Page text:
Another way to explain this phenomenon, perhaps could be expanding and laying emphasis on the ‘acausal parallelism’ which in Jungian notion can be seen as an idea emerging after his use of I Ching (The Book of Changes)- a Chinese esoteric exploration into divination that is represented by the symbol of yin and yang and led Gustav Jung to further question the connection between the internal ‘psychic event’ and the external ‘outer event’. ‘Acausal Parallelism’ emphasises that A and B are independent variables yet connected in time and space i.e., they happen simultaneously without being a cause of one another, as illustrated in the I Ching of the Eastern esoteric philosophy. This is where Jung’s idea of synchronicity is formulated with his suggestion that coincidences worked in this ‘acausal’ manner. However, I would argue that a great deal of synchronicity is also rooted in ‘psychophysics’, as Jung was looking for connections between his ideas and physics- i.e., a meeting point which became clear and came to light after one of the dinner table discussions delivered from Albert Einstein at Jung’s about his theory of relativity. It was after this discussion, that Jung was convinced that both relativity of time as well as space ould be possible, which he later expanded on his work of The Interpretation of Nature and Psyche with the help of physicist Wolfgang Pauli. This collaboration was possible at the time due to the accepting nature of Wolfgang Pauli and Modern Quantum Mechanics that was emerging during 1950s. The community was ready to accept acasual effects in physical phenomena with an increasing emphasis on number of possibilities in the universe as opposed to concentration on just ‘facts’. Therefore, physicists had proposed this notion acausal events where possible based on the idea that there could also be no exchange of energy between the two physical bodies. Also, a contrasting idea was also noted by Carl Jung during his exploration of Astrology that at times an individual’s unique personal expectations were mirrored in the results- a notion that again the contemporary modern quantum physics community is starting to take as an actual possibility i.e., that an observer can have effects on an experiment merely just by the act of observing- a subjective bias. I Ching could be argued as the esoteric precursor to the idea of synchronicity whilst the nature of accepting quantum mechanics after Einstein or ‘psychophysics’ could be the reason why Jung was certain there could exist several ‘connections’ across theories when it came to ‘synchronicity’.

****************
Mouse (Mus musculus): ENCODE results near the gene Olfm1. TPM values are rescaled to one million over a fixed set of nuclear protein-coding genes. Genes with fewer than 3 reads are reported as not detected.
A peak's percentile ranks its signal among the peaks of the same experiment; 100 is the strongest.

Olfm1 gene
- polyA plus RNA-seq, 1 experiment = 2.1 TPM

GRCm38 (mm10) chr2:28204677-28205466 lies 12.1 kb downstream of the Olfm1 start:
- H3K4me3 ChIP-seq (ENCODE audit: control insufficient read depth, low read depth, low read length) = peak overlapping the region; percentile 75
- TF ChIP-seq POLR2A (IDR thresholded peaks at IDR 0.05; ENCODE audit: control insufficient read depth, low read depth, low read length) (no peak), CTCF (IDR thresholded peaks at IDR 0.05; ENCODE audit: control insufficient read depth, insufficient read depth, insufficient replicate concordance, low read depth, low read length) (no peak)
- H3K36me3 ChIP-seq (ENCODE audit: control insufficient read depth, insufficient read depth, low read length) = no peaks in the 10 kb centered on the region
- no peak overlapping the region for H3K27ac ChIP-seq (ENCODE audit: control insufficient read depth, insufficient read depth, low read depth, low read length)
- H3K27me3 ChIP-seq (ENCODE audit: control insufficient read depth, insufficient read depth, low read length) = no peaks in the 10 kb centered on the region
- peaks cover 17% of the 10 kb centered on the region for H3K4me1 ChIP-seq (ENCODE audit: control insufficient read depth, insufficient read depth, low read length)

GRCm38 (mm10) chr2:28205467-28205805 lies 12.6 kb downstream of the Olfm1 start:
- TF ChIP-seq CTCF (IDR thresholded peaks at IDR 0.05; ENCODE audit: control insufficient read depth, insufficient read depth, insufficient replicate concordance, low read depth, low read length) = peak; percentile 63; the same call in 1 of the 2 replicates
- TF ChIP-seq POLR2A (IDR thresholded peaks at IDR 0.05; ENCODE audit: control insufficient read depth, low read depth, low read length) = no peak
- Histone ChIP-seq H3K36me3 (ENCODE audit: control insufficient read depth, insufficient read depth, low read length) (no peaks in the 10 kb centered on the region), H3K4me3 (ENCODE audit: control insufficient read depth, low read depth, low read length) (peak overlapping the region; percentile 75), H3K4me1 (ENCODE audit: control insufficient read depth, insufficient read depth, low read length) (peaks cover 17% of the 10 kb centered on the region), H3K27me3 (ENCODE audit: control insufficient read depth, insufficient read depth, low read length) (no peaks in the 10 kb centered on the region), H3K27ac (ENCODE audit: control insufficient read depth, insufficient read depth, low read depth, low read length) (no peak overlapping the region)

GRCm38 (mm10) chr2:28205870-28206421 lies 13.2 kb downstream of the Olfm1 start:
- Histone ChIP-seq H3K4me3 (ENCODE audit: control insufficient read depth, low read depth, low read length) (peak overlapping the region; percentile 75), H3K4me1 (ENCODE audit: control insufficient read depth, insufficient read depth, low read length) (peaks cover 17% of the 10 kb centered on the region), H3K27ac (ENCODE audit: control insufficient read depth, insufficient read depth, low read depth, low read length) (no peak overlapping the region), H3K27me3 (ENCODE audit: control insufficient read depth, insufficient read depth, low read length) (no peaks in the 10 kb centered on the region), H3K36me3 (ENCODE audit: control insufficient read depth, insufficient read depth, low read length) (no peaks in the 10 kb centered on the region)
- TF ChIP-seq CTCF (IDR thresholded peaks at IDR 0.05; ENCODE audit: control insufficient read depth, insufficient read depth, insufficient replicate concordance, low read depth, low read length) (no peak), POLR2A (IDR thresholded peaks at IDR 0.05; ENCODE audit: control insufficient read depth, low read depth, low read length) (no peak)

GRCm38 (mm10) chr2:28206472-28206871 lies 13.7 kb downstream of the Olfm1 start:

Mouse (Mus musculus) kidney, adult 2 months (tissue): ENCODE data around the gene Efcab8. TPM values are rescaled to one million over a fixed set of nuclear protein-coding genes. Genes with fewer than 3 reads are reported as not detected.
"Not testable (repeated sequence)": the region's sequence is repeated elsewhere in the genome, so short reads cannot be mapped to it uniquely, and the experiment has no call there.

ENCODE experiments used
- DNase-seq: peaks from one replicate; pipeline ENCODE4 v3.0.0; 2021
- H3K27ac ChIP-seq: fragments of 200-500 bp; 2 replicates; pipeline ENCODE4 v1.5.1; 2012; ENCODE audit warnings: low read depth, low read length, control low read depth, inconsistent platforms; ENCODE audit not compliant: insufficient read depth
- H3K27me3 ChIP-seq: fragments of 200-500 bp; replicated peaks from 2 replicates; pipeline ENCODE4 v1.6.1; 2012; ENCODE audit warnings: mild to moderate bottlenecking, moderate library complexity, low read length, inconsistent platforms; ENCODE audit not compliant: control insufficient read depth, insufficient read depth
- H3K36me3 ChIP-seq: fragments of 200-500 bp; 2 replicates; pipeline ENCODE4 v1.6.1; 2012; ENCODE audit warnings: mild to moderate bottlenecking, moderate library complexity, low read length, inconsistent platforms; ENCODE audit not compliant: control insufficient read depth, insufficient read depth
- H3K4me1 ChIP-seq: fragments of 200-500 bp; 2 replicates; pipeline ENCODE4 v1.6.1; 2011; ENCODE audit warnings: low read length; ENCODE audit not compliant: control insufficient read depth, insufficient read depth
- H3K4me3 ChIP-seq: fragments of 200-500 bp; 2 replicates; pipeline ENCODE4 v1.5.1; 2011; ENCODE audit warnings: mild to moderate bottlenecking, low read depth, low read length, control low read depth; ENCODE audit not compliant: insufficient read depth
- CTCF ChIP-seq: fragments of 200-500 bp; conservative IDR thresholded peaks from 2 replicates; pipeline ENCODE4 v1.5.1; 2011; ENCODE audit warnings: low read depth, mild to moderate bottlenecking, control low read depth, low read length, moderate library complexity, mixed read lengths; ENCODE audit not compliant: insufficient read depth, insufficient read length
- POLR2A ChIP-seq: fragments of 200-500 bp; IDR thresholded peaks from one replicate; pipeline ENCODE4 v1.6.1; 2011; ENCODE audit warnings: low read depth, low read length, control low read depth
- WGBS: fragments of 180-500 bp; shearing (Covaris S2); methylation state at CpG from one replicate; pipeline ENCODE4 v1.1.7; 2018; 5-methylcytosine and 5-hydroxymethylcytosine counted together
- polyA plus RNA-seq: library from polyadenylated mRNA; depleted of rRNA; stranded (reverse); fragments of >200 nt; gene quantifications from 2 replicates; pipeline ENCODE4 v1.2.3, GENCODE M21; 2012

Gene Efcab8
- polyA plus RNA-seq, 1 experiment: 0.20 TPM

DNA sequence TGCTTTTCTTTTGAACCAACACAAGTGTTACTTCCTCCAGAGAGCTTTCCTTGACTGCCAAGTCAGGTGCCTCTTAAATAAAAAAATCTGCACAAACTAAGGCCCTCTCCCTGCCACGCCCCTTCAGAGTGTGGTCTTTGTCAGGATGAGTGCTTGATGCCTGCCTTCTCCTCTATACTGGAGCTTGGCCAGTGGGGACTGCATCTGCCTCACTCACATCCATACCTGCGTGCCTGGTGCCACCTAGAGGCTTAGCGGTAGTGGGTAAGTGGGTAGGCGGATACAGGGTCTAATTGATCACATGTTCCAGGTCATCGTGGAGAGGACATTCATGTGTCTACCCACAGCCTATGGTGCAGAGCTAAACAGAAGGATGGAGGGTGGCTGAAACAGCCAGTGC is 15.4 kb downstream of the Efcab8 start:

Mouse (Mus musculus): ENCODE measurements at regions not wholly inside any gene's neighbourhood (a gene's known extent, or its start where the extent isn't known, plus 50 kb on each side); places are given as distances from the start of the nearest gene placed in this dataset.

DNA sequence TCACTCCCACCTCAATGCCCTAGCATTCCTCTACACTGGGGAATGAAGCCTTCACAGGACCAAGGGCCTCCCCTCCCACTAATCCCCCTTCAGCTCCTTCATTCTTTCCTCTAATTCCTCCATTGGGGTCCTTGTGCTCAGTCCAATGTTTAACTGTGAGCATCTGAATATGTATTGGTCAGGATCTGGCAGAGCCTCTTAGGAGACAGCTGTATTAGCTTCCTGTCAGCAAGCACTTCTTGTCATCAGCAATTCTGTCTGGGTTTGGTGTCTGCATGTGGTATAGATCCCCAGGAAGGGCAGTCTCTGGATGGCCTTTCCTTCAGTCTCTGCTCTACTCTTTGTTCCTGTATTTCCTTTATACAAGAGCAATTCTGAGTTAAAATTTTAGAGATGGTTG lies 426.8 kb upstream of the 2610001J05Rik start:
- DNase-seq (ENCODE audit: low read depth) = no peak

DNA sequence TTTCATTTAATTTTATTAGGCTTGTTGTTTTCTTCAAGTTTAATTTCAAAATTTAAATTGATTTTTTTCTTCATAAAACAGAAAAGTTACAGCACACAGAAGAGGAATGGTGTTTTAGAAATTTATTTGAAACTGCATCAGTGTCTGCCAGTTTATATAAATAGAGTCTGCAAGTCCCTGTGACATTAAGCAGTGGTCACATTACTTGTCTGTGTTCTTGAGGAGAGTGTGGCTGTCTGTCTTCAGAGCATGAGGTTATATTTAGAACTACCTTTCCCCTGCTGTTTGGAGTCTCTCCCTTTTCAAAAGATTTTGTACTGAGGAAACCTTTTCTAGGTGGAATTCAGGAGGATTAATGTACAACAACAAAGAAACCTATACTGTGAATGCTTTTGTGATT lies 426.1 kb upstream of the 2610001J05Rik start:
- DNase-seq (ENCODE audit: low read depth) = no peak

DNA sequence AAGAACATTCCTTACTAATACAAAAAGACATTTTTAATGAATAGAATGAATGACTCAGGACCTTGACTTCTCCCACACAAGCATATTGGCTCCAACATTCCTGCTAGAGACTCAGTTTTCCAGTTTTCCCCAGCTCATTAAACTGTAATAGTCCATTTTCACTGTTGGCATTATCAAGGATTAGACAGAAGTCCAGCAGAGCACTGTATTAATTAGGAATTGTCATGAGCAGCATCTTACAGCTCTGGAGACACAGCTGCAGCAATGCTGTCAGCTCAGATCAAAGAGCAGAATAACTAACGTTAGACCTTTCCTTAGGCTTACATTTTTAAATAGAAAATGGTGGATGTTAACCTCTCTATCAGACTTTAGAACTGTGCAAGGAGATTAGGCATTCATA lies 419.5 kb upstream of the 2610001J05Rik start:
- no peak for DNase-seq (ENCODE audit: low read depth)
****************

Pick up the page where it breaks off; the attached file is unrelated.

To conclude, the psychic energyinevitably results in the conscious realization of a psychicand peculiar event within the structure of the physical premises of the human body. While the idea was empirically approached by Hans Berger, the same idea was theoretically approached by psychoanalysts like Carl Gustav Jung, while others like Alfred Adler from Depth Psychology completely rejected the existence as well as the notion of telepathy itself based upon an assertion that the psi-phenomena is nothing except an atonement of neurotic apparatus. However, it is noted that even philosophers and polymaths, like Gottfried Wilhelm Leibniz, Arthur Schopenhauer, and Arnold Geulincx, explored the “anomalous phenomenon” of telepathy, spiritual ecstasy, and visions in depth. 

REFERENCES

C.G. Jung ~Carl Jung, Letters Vol. II, Pages108-109.

Millett, D., 2001. Hans Berger: From Psychic Energy to the EEG. Perspectives in Biology and Medicine, 44(4), pp.522-542.